Save A Nun: Cokie Roberts’ Keynote Address to Leadership Conference of Women Religious

cokieroberts

New Orleans native and NPR’s senior news analyst Cokie Roberts gave the keynote address at the recent gathering of the Leadership Conference of Women Religious in New Orleans. LCWR represents 95% of  U.S. Catholic religious women and is under investigation by the Vatican. (See my earlier posts LCWR Calls For Transparency and Vatican Investigation.)

Roberts gives an excellent overview of the historical role of Catholic women in America – especially in New Orleans. When she veers toward the current Vatican investigation, she frames it in a way that brings out some of the essential tensions: The true nature of the American experiment is still not understood by Rome. Here’s an excerpt:

This country remains a puzzlement to our ancestors in Europe and their modern day descendants. After all we are very young—it’s not even 300 years since the Ursulines arrived here and that was almost 50 years before independence. I understand why the Europeans continue to see this as some sort of upstart nation. They often see only the chaos without witnessing the creation. And they don’t appreciate the fact that we have traditions that are different from those of the old world, traditions that have to do with service both inside and outside of religious life. So–at the same time that the Ursulines were here creating schools and hospitals and orphanages, and Elizabeth Seton was doing that on the East Coast–women of every religion and color were creating similar institutions–whether it was Isabella Graham the Scotswoman who worked with Elizabeth Seton to create the Widows Society and many other social service agencies, or Rebecca Gratz–a Jewish woman in Philadelphia who worked with other women in the community to create orphanages and other societies for the poor and then established a parallel set up for Jewish children who were being taught Christian doctrine in those other institutions. Or Catherine Ferguson, a former slave, who started the Sunday School movement in America. Or first lady Dolley Madison who worked with the local women of Washington to set up an orphanage after the British invasion of 1814. These women of course couldn’t vote and married women could not own property. They were the property of their husbands. But with great difficulty and determination they lobbied the legislatures, solicited funds from the public, petitioned the Congress, organized rallies, performed highly political acts in order to create the safety net for the poor in a time of exciting unbridled capitalism. And that tradition of service continues.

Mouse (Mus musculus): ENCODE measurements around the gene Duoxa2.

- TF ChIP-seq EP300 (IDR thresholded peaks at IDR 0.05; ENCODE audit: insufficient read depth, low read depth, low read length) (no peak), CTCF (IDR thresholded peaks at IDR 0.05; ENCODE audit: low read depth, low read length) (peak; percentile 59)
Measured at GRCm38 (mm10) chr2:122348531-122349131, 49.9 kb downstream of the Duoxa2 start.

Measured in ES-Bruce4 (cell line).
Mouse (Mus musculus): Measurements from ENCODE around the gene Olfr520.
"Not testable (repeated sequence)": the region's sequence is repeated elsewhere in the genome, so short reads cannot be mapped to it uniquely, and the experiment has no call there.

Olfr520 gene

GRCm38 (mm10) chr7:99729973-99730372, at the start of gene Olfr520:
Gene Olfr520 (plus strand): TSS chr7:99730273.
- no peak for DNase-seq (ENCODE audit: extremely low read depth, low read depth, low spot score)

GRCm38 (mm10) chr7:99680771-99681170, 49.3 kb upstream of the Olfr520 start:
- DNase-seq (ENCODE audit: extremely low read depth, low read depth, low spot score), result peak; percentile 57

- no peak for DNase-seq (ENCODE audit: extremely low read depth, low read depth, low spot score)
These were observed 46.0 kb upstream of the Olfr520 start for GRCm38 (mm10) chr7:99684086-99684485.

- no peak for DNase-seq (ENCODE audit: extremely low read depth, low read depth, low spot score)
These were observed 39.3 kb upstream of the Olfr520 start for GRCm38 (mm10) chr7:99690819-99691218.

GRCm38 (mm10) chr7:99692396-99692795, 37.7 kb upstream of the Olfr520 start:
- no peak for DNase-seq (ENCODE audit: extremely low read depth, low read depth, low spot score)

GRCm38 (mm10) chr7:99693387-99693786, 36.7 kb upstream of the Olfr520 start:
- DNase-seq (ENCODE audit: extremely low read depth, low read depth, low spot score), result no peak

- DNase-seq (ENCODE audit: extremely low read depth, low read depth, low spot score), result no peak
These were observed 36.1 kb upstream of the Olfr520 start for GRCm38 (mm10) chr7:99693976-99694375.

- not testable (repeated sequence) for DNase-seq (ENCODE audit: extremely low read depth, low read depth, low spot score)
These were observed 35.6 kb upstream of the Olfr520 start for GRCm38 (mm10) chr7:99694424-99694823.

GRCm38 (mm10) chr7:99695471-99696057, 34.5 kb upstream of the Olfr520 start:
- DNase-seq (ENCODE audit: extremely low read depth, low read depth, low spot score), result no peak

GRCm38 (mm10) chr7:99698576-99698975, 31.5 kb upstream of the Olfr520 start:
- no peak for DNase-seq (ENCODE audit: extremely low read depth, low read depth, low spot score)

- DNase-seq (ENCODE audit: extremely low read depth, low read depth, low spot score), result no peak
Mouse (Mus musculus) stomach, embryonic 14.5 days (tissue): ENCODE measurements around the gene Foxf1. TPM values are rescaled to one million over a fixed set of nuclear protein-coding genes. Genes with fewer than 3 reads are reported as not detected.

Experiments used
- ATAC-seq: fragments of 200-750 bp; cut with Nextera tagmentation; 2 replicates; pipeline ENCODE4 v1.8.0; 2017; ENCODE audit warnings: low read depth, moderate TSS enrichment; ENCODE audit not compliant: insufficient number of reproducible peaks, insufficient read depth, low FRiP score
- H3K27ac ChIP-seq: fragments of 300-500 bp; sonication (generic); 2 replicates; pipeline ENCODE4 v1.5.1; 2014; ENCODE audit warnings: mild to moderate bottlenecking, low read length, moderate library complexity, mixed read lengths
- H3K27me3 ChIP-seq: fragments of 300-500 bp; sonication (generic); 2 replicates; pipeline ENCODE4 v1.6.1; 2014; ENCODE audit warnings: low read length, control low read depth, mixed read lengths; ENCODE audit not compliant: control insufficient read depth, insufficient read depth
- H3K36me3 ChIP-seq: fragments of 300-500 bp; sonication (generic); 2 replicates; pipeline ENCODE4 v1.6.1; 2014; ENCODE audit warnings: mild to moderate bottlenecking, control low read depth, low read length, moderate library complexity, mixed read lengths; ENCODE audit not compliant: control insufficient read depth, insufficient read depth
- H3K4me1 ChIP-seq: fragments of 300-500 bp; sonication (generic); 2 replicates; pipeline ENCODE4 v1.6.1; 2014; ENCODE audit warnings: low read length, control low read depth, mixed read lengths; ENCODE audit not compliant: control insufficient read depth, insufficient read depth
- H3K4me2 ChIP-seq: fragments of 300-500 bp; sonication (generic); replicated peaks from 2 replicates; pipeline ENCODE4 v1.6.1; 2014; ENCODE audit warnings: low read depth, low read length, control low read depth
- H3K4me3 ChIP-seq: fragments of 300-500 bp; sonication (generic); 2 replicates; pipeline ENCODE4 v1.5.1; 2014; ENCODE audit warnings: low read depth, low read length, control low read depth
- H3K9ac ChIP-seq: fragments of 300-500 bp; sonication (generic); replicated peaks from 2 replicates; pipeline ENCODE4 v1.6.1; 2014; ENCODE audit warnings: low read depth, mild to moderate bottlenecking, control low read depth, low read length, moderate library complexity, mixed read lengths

Read Cokie Roberts’ whole address.

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